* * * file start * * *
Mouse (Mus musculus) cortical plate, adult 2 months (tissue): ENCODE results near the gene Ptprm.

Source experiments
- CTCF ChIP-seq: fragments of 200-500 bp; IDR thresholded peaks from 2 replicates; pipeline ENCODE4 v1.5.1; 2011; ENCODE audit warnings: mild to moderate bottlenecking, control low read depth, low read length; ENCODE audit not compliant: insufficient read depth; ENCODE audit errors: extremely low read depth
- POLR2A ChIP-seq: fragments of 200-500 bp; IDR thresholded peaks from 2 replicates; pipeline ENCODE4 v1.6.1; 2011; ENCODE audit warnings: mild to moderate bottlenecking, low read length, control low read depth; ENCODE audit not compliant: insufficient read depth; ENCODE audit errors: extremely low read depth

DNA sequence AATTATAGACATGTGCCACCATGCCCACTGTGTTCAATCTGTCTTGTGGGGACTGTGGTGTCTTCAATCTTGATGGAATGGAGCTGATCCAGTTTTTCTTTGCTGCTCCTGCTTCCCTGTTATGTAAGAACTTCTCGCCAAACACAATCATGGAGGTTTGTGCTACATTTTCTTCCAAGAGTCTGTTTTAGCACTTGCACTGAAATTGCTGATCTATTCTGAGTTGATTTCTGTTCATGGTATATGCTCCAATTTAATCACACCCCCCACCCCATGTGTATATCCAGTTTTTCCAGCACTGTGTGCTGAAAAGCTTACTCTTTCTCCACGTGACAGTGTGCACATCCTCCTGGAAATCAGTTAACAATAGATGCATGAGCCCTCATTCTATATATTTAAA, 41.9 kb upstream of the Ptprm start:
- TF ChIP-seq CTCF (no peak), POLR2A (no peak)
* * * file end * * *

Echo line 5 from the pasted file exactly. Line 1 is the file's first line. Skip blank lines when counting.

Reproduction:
DNA sequence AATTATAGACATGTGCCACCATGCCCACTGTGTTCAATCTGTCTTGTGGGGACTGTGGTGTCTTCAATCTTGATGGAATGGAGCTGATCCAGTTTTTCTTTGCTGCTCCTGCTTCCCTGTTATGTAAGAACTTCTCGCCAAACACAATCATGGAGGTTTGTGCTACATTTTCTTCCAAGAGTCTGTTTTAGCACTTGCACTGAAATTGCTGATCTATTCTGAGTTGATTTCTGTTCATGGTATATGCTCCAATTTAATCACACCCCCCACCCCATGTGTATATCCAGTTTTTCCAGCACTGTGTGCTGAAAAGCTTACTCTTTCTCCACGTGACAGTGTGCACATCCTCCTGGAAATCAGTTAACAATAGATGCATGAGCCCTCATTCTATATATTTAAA, 41.9 kb upstream of the Ptprm start: